Styles of Inhibiting Emotional Expression: Distinguishing Repressive Coping from Impression Management

Authors


concerning this article should be addressed to either Daniel A. Weinberger, Department of Psychology, Case Western Reserve University, Cleveland, OH 44106-7123, or Martin N. Davidson, The Amos Tuck School, Dartmouth College, Hanover, NH 03755-9004.

Abstract

ABSTRACT Although repressors' avoidant coping style seems genuinely defensive, an alternative hypothesis is that repressors are actually distress-prone impression managers who provide “socially desirable” verbal reports. To establish discriminant validity, 30 repressors and 30 self-identified impression managers participated in a timed phrase-completion task. Half of the subjects were encouraged to be emotionally expressive and half to be restrained. Repressors were highly defensive regardless of the social demand, and impression managers only managed to match the repressors' level of distancing during the first segment of the inhibitive condition. Repressors were as physiologically reactive when they made defensive claims as they were when they made more negative disclosures to others. Moreover, when confronted, only the repressors denied that their heart rate elevations might be related to their emotional responses. These findings suggest that repressors' limited emotional expression is more determined by defenses against awareness of affect than by self-presentational concerns.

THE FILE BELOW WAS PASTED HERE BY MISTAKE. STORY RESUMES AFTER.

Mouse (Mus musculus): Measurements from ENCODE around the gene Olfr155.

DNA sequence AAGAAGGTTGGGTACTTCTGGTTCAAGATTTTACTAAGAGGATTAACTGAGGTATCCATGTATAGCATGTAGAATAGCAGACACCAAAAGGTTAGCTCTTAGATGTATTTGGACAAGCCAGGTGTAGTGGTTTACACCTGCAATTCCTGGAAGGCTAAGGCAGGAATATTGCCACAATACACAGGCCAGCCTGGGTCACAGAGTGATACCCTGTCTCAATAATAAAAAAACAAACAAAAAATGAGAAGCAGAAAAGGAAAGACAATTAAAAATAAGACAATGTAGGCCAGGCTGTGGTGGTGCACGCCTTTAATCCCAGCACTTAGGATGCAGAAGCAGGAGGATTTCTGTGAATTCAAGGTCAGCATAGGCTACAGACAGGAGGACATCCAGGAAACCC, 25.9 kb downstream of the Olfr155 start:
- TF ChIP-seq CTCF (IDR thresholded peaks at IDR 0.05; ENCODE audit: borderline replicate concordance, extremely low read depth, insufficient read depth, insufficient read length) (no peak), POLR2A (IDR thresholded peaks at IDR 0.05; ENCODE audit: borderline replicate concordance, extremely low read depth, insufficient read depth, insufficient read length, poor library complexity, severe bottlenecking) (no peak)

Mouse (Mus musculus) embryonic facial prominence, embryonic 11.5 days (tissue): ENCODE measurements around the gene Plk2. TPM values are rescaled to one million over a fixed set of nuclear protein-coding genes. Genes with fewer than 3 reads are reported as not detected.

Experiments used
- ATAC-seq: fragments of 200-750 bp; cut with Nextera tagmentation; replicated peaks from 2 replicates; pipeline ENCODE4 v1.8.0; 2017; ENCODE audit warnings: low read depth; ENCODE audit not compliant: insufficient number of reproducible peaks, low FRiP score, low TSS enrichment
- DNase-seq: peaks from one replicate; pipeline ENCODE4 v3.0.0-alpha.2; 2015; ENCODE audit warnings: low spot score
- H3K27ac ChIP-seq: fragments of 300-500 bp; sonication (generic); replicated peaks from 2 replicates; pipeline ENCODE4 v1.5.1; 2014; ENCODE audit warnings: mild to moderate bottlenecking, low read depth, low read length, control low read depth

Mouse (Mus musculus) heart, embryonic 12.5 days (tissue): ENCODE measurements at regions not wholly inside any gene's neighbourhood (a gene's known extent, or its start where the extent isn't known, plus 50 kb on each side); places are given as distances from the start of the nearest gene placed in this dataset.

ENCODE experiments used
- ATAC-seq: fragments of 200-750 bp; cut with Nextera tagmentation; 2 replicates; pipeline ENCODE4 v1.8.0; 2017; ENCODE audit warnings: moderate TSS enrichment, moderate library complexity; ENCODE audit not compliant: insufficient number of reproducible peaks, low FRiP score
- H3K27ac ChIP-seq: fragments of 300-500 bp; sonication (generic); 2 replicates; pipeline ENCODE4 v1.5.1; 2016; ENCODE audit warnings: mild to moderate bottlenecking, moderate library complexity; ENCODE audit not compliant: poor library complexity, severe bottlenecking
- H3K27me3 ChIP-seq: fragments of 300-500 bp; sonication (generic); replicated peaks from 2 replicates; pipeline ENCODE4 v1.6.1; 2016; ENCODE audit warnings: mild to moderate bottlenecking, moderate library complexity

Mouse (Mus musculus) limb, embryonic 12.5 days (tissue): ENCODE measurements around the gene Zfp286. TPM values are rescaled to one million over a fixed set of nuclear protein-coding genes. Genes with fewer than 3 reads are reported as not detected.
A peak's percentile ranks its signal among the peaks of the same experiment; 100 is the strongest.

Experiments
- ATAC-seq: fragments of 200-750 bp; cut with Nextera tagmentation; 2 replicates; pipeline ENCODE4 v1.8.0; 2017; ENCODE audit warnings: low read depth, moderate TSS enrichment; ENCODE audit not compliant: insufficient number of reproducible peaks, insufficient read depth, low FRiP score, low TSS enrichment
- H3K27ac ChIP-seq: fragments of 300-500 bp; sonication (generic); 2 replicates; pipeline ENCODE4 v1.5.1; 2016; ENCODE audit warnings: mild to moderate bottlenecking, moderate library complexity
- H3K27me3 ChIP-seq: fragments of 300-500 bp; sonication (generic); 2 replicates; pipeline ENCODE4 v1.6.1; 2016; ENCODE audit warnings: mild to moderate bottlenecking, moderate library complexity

Ancillary